Not much strikes more fear in the heart of a new beekeeper than to see a mass of bees flying around the entrance to their hive. Due to a lack of experience with bee behavior, the first thought is that your bees are about to swarm and leave. While this certainly can happen, you are likely witnessing honey bee orientation flights not swarming. This intriguing behavior is quite entertaining to watch-if you understand the purpose.
What are Bee Orientation Flights?
Why do Bees do Orientation Flights?
While seeing bees flying erratically in front of the hive seems pointless, I assure you – the bees have a purpose. The work force of the colony will need to fly for several miles from the hive to collect pollen nectar and other needed resources.
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Worker bees are responsible for all of the tasks that keep the colony productive. These bees live for about 6 weeks in the Summer.
The first 3 weeks after emergence involve performing in-the-hive tasks. This includes cleaning, feeding bee brood, building comb, making honey etc. They spend the last half of their lives as foragers in the field.
In the few days before they begin foraging, short orientation flights take place. Navigation from and back to the hive is done using the angle of the sun, magnetic fields of the earth and landmarks too.
The average age of new bees performing these flights is about 14 days after emergence. Younger bees tend to stay closer to the hive while those nearer foraging age fly farther away.
Another interesting bee fact, the number of play-flights taken before begin their job in the field ranges from 1 -18.
What Does an Orientation Flight Look Like?
These flights look different that regular foraging bees working. While foragers speedily leave and return to the hive, those involved in orientating have a more laid back attitude.
These young adult bees leave the hive and fly out a short distance. Then, they return to the hive front and sway out and back in a zig zag pattern. Over the next few minutes, the bee flies in larger circles around the hive before returning and going inside.
This flight exercise helps the bees memorize the hive location and any nearby landmarks to enable them to return home .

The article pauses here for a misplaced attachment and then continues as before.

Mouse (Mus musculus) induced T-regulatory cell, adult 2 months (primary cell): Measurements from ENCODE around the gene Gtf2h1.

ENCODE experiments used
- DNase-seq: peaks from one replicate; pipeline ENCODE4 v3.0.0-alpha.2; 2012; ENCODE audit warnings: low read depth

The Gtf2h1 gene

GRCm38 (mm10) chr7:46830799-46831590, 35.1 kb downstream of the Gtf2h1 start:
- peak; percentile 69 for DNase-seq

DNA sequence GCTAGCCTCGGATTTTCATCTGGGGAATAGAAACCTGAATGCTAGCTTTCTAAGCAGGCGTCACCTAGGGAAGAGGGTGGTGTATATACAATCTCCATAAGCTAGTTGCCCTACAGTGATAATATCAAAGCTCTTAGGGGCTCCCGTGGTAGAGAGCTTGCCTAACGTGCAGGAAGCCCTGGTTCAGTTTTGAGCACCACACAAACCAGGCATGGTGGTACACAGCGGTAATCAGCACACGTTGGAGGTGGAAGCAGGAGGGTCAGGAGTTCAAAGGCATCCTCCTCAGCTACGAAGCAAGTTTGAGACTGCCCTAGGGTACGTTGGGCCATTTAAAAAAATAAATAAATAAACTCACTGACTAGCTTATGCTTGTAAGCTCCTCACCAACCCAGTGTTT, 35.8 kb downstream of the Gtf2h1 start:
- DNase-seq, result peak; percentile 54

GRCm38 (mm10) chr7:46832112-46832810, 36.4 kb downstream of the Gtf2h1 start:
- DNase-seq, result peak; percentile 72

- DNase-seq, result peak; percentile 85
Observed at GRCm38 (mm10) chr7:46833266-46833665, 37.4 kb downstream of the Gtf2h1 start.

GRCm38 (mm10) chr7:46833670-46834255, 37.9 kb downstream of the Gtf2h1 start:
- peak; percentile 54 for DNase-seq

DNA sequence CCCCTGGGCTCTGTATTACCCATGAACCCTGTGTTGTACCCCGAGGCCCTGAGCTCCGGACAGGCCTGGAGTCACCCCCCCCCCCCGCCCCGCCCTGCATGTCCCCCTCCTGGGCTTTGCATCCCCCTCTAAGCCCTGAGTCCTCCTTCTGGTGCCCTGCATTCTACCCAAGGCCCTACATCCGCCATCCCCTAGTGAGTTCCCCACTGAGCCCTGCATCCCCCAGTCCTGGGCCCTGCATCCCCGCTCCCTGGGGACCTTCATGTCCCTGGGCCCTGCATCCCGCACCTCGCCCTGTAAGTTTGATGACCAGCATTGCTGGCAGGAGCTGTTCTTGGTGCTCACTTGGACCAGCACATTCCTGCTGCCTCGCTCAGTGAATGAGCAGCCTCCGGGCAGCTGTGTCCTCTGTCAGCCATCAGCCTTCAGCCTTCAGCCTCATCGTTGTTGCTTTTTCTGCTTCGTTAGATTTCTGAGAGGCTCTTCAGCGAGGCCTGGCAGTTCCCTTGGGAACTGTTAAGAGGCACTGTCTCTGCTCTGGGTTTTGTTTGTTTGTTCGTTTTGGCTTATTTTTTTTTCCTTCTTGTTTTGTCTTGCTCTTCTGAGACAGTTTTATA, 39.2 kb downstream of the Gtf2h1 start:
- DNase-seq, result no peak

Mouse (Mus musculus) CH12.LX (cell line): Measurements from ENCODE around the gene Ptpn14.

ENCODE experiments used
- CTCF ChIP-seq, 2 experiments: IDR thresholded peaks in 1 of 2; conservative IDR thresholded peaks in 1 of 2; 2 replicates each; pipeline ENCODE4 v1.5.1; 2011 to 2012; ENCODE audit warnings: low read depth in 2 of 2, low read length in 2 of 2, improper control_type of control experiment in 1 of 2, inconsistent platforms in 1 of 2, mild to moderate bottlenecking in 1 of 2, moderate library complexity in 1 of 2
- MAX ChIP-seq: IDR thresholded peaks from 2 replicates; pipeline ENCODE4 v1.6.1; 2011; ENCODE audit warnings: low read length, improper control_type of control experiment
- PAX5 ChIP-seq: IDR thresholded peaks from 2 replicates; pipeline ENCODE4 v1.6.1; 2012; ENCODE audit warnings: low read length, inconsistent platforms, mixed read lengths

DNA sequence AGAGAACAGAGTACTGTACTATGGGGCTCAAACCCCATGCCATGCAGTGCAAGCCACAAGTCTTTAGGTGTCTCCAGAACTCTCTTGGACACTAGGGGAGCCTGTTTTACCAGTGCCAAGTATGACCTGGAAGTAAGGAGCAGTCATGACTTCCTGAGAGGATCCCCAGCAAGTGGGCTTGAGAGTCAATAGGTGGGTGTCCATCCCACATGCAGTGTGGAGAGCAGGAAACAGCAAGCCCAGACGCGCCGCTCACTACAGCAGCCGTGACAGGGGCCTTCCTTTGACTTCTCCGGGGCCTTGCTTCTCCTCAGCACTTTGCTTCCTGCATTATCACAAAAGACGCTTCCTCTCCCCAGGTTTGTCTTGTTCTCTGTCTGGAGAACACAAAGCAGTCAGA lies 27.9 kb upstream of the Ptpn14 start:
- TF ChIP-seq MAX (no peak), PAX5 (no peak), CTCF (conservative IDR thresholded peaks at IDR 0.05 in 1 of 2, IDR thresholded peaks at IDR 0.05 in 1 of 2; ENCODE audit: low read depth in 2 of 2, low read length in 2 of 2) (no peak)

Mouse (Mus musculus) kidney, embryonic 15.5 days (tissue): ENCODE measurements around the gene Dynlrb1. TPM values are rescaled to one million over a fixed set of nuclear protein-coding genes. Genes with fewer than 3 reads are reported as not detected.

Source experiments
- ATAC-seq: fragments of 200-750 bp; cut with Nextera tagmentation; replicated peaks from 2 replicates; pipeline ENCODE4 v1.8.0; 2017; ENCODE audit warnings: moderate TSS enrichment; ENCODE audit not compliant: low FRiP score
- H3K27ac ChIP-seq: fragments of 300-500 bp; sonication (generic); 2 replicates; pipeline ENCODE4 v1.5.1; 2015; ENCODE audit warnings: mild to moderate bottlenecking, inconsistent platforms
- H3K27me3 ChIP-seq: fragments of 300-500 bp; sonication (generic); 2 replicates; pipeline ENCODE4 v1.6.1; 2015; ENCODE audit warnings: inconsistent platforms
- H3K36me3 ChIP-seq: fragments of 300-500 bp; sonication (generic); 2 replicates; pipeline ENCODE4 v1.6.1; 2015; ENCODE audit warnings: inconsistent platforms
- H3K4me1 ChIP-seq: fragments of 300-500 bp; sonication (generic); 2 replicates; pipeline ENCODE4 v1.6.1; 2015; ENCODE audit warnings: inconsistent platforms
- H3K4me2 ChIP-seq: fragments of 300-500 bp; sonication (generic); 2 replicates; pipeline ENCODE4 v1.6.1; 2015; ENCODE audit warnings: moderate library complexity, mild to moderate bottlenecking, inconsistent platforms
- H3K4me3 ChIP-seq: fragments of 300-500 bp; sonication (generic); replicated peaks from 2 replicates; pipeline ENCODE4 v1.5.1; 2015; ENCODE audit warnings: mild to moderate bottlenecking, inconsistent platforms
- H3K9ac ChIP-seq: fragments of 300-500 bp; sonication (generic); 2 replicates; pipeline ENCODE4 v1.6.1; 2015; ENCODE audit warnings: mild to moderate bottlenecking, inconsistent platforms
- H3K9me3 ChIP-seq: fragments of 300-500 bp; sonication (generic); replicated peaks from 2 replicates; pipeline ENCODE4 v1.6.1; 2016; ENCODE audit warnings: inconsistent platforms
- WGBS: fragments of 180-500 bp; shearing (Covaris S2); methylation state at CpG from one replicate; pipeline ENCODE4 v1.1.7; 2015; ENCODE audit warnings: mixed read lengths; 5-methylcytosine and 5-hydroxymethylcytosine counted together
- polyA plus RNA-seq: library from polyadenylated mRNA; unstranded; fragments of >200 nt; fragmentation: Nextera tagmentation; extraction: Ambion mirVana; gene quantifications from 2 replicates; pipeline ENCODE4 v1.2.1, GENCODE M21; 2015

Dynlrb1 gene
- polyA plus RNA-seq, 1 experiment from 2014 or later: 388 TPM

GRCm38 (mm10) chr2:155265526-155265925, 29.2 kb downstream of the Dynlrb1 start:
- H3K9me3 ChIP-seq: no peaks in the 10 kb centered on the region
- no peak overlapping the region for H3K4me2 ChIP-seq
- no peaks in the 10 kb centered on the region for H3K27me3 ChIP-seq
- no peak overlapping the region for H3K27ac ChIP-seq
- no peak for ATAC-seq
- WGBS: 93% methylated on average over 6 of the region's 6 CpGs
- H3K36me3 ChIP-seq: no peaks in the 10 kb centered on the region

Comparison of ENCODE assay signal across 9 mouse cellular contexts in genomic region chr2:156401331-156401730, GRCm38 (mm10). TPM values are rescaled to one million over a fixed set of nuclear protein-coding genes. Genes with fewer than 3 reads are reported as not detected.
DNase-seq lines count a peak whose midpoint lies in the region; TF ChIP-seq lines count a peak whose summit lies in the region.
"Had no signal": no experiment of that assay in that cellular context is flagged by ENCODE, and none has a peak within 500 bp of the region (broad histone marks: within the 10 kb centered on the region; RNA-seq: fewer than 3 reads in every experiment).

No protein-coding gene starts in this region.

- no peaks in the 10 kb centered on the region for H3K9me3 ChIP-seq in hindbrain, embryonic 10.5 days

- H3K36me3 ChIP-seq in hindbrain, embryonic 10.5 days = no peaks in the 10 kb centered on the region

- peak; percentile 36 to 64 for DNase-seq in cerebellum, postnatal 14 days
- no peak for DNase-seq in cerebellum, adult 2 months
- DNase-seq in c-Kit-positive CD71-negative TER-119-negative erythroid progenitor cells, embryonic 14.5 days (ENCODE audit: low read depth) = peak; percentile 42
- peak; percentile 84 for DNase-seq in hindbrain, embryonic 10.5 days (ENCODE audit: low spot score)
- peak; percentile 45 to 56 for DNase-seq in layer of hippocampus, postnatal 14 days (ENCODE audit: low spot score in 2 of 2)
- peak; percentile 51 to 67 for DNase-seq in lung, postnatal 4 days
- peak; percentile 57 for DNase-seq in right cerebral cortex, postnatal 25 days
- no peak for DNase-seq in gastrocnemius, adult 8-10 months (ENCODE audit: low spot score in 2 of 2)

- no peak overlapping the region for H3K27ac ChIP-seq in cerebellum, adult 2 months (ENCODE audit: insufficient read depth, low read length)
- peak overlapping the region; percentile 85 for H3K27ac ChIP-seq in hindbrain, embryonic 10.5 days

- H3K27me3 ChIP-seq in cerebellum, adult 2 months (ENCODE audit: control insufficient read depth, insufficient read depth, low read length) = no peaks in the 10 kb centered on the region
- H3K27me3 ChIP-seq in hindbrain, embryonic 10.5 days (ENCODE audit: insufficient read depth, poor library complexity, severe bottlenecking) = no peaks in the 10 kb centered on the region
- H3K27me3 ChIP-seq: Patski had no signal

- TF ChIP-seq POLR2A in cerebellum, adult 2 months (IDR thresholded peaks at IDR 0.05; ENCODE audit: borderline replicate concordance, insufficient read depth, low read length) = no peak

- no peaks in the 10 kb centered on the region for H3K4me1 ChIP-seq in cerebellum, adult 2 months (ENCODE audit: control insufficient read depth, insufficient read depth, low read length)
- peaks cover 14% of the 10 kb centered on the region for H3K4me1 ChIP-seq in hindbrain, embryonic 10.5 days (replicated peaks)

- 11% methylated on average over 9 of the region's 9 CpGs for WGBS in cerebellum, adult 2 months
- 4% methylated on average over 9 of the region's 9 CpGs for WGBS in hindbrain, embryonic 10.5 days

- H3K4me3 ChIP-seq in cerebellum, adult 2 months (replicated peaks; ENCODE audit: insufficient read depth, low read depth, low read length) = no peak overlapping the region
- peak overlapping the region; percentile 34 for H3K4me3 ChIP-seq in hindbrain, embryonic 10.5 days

Of course this is not the only time a beekeeper sees, this type of flight pattern. Bees will also perform orientation flights if the hive has been moved to a new location.
And, you may see orientation flight patterns by older bees when a virgin queen is in the hive preparing to take her mating flight.
Drone bees also take short navigation flights in the days preceding mating flights. They too must learn how to navigate and recognize the hive and any landmarks.
Even the queen honey bee will take a couple of short orientation flights before she flies away on her mating flight.
How Long do Bee Orientation Flights Last?
Generally taking place on warm afternoons, the flights can last for a while. However mine always seem to calm down after about 10-15 minutes. This can seem like a long time if you are worried about their reason for doing it.
It is also a good time for the bees to eliminate their feces. Bee poop is those little yellow dots all over your car by the way.
If the weather has been rainy for several days, it is common to see bees outside orienting early in the morning – once the sun is out.
Is it an Orientation Flight or Robbing?
Until you have some beekeeping experience, it can be difficult to differentiate between normal navigation flights or robbing.
In orientation flights often called “playflights” the bees involved are rather calm. They are simply flying around the hive and hovering near the entrance.
However, bee robbing behavior is very different. Robbing is an aggressive action where the beekeeper sees multiple bees fighting at the hive entrance.
It is normal for aggressive guard bees to give an incoming bee a thorough inspection. However, seeing multiple (more than 1 or 2) bees wrestling on the landing board is sign of robbing .
Swarms do Orientation Flights at New Homes
Honey bee swarming is a natural occurrence in bee life. The strong healthy hive divides with about half the population leaving to form a new home.
Interestingly, something happens when the bees are involved in swarming behavior. They will reorient to the new home – even when the original hive is nearby. (Robinson G E, F C Dyer (1993))
Equally interesting to me, if the new swarm hive is moved while bees are out working – they have to ability to return to their nearby original hive.
Most beekeepers have made the mistake of moving a colony a short distance and ending up with lost bees. They can’t seem to go back home -even when the hive is 10 feet away.
In the swarm however, it seems the honey bees have a way to ensure both learn a new location and retain memory of the old home that is nearby too.
If you want to read more about research on this topic – I highly recommend The Buzz about Bees by Jurgen Tautz. You can see that my copy has a lot of marker tags.
A Final Work on Orientation Flight in Honey Bees
We beekeepers tend to keep several hives in one location – this is not normal in nature. Sometimes bees are confused and return to the wrong bee box.
Because bees do respond to landmarks, having items in your beeyard (post, tree, bush) may aid in helping bees find their way back to the proper hive. This is also a reason to decorate your beehive with symbols or designs.
Interestingly most of the hives in an apiary will hold orientation flights at the same time. This can be quite loud if you have several hives.
Why do the bees do this? Is it because the weather is perfect in some way? Do the bees hear the neighbors outside and want to go out and play too? We simply do not know for sure.